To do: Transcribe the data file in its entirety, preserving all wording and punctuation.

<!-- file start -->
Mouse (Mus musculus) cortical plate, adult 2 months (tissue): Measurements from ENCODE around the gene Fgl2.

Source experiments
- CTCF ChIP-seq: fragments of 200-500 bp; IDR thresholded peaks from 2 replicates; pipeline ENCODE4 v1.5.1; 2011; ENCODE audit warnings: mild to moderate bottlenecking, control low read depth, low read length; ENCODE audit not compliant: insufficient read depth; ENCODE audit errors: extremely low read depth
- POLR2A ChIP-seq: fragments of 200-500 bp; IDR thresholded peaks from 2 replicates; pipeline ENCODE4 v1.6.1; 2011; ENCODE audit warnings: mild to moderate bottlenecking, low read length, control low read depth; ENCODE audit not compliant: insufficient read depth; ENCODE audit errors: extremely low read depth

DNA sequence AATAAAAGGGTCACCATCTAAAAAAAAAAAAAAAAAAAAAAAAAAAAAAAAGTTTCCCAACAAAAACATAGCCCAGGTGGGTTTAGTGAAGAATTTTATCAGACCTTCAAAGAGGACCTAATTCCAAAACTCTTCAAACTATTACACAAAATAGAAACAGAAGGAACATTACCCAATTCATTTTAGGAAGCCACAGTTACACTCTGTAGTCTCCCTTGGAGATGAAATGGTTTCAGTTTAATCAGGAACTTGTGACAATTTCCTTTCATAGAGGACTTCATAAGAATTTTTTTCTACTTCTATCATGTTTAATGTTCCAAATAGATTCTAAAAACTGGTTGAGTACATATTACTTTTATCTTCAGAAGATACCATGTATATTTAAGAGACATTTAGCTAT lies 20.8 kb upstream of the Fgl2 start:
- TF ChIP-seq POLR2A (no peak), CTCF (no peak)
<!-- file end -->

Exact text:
Mouse (Mus musculus) cortical plate, adult 2 months (tissue): Measurements from ENCODE around the gene Fgl2.

Source experiments
- CTCF ChIP-seq: fragments of 200-500 bp; IDR thresholded peaks from 2 replicates; pipeline ENCODE4 v1.5.1; 2011; ENCODE audit warnings: mild to moderate bottlenecking, control low read depth, low read length; ENCODE audit not compliant: insufficient read depth; ENCODE audit errors: extremely low read depth
- POLR2A ChIP-seq: fragments of 200-500 bp; IDR thresholded peaks from 2 replicates; pipeline ENCODE4 v1.6.1; 2011; ENCODE audit warnings: mild to moderate bottlenecking, low read length, control low read depth; ENCODE audit not compliant: insufficient read depth; ENCODE audit errors: extremely low read depth

DNA sequence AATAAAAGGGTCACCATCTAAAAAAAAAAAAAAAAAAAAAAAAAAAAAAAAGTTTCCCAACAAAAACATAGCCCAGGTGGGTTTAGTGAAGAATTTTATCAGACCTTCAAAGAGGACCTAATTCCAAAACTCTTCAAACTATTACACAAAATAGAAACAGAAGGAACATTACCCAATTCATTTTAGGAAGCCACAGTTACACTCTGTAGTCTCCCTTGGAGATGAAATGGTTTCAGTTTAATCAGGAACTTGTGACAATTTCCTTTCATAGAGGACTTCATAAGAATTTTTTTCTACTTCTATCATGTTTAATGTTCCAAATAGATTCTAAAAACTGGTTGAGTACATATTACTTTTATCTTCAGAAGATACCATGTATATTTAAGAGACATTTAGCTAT lies 20.8 kb upstream of the Fgl2 start:
- TF ChIP-seq POLR2A (no peak), CTCF (no peak)